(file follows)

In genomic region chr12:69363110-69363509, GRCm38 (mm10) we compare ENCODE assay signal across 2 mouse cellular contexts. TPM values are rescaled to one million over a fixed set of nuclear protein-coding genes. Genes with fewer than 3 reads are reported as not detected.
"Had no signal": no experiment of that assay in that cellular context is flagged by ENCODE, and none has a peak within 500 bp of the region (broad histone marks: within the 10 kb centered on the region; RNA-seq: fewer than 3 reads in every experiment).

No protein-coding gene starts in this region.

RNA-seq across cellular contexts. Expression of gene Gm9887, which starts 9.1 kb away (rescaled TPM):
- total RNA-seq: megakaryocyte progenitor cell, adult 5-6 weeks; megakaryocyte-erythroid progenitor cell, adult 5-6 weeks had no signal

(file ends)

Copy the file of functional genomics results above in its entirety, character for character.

In genomic region chr12:69363110-69363509, GRCm38 (mm10) we compare ENCODE assay signal across 2 mouse cellular contexts. TPM values are rescaled to one million over a fixed set of nuclear protein-coding genes. Genes with fewer than 3 reads are reported as not detected.
"Had no signal": no experiment of that assay in that cellular context is flagged by ENCODE, and none has a peak within 500 bp of the region (broad histone marks: within the 10 kb centered on the region; RNA-seq: fewer than 3 reads in every experiment).

No protein-coding gene starts in this region.

RNA-seq across cellular contexts. Expression of gene Gm9887, which starts 9.1 kb away (rescaled TPM):
- total RNA-seq: megakaryocyte progenitor cell, adult 5-6 weeks; megakaryocyte-erythroid progenitor cell, adult 5-6 weeks had no signal